Before the advent of OEM animation production deals with Disney in the 1970s, Taiwan was home to several companies that produced original work. The prospect of earning large sums working on OEM productions, however, created a brain drain and local talent left the budding animation businesses, which then either closed down or switched to OEM production. "It was a catastrophe still remembered by veteran animation professionals," said Teng Chiao (鄧橋), production director of Chinese Cartoon Production (CCPCO). One of the country's few animation studios that stayed in production over the past three decades (making Taiwan's first animation feature Feng Shen Bang (封神榜) in 1974), the company was set up by Teng's father, Teng You-li (鄧有立), in 1971.
Five years ago Teng Chiao returned from the US with a business-management degree and a plan to build the company into a brand name producing international quality animated features. Three years of laborious production and NT$70 million later, the first project, Mazu, an adaptation of the legend that features Taiwan's most popular deity (often romanized as Matzu or Matsu), is ready to hit the big screen.
Set in China's Fujian Province during the Song Dynasty, the film begins with humans inadvertently creating mutant creatures by polluting the seas. Upon discovering the looming crisis, the bodhisattva of mercy, Guanyin, gives a baby girl, Lin Mu-niang (林默娘), to a fishing family in the hope that she can protect the village.
PHOTOS: COURTESY OF CHINESE CARTOON PRODUCTION CO LTD
Born with divine powers and a compassionate heart, Lin studies under Guanyin's pupil, the Taoist priest Shun Ton (玄通). During her apprenticeship in white magic, Lin vanquishes two goblins, Far-seeing (千里眼) and Far-hearing (順風耳), who after their defeat befriend the young sorceress.
Before long, the troupe of mutants led by a three-headed sea monster attack the fishing village. As in all fairy tales, good triumphs over evil. The heroine, however, collapses having used the last of her strength to save the villagers. Leaving the mortal world, Lin ascends to heaven and becomes the highly revered deity of the title.
Instead of inviting pop stars to lend their voices to the characters a la Hollywood, the production relies on cinema veterans Huang Hsi-tien (黃西田) and Fang Chun (方駿), and has made a couple of unusual choices to voice the main roles: Sun Cui-feng (孫翠鳳) of Ming Hwa Yuan Taiwanese Opera Company (明華園歌仔戲團) and Non-Partisan Solidarity Union legislator Yen Ching-piao (顏清標). Yen is also the chairman of Tachia's Chenlan Temple (鎮瀾宮), an important religious site from where the annual Mazu pilgrimage sets off.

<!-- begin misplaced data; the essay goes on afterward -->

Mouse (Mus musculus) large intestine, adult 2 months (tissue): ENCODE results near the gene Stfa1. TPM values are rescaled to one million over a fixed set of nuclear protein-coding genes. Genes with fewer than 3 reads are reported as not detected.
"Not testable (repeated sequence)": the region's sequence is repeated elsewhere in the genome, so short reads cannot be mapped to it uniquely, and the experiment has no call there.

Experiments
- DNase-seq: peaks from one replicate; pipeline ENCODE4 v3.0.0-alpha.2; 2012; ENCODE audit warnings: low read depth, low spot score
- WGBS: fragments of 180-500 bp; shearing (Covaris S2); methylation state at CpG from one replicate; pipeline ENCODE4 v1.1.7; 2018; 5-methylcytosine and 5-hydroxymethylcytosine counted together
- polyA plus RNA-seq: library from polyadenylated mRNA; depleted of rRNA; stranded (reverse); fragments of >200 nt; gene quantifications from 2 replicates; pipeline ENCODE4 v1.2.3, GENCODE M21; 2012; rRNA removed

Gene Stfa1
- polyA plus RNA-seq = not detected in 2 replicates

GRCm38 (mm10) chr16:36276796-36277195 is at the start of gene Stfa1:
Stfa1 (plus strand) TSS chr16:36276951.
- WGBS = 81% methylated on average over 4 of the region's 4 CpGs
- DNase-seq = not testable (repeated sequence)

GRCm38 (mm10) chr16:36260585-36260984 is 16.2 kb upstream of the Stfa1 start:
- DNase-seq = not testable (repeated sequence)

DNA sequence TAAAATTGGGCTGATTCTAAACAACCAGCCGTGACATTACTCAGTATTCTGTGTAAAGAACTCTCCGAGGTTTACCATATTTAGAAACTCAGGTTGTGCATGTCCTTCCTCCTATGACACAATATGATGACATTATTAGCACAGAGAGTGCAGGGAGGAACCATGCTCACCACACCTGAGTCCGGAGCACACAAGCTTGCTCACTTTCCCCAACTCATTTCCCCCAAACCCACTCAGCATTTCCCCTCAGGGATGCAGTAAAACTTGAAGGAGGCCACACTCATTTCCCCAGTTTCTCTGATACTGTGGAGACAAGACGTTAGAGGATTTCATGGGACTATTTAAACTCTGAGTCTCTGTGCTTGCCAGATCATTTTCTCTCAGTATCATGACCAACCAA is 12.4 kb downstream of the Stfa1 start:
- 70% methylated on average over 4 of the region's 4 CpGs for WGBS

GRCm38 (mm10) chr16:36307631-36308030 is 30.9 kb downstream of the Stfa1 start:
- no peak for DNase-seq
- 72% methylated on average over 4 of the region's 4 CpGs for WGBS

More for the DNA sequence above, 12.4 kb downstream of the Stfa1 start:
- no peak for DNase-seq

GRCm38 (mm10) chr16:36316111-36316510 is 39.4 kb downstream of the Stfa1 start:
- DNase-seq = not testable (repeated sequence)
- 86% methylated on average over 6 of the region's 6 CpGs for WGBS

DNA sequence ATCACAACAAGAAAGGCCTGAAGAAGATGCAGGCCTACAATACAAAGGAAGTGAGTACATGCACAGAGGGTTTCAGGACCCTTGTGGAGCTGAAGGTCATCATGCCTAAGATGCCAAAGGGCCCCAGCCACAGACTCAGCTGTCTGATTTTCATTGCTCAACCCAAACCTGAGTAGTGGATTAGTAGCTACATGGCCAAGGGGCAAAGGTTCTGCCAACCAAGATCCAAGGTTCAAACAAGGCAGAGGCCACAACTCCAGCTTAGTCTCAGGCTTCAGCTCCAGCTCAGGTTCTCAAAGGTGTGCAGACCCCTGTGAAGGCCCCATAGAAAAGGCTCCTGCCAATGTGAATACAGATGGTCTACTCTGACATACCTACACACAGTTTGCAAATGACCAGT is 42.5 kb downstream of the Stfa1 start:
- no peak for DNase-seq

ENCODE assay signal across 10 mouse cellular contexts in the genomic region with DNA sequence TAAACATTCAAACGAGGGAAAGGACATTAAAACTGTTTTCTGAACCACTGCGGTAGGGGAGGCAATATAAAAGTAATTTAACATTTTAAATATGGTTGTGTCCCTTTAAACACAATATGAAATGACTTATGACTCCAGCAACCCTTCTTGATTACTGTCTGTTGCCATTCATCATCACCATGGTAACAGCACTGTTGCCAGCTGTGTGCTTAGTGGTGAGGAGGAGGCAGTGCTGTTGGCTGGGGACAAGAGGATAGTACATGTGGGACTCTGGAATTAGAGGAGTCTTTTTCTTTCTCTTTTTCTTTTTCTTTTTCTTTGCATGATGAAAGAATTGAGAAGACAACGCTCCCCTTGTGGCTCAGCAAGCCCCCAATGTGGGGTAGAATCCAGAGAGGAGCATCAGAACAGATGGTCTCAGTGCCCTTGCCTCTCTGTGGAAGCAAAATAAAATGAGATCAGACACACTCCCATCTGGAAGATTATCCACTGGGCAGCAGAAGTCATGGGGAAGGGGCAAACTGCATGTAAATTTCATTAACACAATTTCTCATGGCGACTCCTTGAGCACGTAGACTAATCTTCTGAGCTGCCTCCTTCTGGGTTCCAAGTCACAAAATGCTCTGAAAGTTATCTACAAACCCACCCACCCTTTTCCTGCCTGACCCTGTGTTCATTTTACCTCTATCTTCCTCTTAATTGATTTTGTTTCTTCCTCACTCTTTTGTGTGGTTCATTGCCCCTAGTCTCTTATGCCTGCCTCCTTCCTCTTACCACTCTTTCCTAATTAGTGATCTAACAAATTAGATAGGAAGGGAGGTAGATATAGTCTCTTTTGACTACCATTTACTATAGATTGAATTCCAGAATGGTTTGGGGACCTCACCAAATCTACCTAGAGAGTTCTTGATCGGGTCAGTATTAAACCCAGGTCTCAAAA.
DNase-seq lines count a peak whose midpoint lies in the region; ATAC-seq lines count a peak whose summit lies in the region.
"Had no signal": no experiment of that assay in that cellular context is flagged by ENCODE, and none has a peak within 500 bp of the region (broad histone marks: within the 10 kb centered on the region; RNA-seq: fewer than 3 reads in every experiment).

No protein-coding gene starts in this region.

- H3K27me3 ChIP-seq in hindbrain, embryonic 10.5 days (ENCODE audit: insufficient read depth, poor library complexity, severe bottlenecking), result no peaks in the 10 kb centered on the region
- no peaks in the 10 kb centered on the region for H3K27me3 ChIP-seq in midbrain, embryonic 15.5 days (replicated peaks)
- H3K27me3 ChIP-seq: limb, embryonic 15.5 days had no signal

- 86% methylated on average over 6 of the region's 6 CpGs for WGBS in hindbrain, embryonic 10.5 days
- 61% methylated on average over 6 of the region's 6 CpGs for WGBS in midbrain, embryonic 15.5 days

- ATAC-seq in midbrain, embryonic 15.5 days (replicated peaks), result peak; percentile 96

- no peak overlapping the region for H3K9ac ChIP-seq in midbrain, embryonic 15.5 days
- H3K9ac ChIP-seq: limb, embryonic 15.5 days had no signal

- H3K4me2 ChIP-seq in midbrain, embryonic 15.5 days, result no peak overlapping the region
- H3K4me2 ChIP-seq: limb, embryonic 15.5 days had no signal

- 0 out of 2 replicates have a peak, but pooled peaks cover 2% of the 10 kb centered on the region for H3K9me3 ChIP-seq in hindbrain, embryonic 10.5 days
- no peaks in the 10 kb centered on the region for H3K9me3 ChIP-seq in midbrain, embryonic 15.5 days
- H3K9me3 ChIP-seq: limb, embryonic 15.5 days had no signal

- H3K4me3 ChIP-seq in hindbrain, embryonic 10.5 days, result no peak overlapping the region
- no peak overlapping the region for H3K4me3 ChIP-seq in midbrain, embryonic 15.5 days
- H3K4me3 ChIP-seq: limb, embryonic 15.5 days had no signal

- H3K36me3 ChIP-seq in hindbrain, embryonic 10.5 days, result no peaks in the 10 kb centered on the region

The unusual choice of voice artists is part of Teng Chiao's marketing strategy, which focuses on the estimated 8 million Mazu devotees in Taiwan.
"If young people were our primary target audience, we wouldn't tell the story of Mazu in the first place since they are not necessarily interested in the ancient legend, neither do they have loyalty to made-in-Taiwan productions," said Teng Chiao. "When you look to global markets, the question that foreign buyers always ask is, what can best represent Taiwan. The story about a magic girl and two cute sidekicks spiced up with a strong local flavor will appeal to the international market."
The company's long-term goal, Teng Chiao said, is to foster a local animation industry that produces work with a wide appeal.
As for the voice artists, each successfully gives their animated character a vivid personality. Legislator Yen admitted he was extremely nervous as a first-time voice actor. "I was doing Shun Ton and unlike me, this character can get quite crazy sometimes. I should have drunk some whisky before going to the recording room," said Yen, adding that he didn't ask for the deity's permission as "he has known Mazu since childhood."
For the well-known Taiwanese opera performer Sun, the voice-over assignment was the result of fate. Having staged numerous performances about Mazu at temples around the island, the veteran actress said she felt honored to lend her voice to "the most amiable deity who feels like a next-door neighbor."
"As a performer, I am used to bringing out emotions through bodily movements. But for professional voice artists, they just stand in front of the microphone and deliver all kinds of tones," said the novice voice artist who took three days to wrap up the job.
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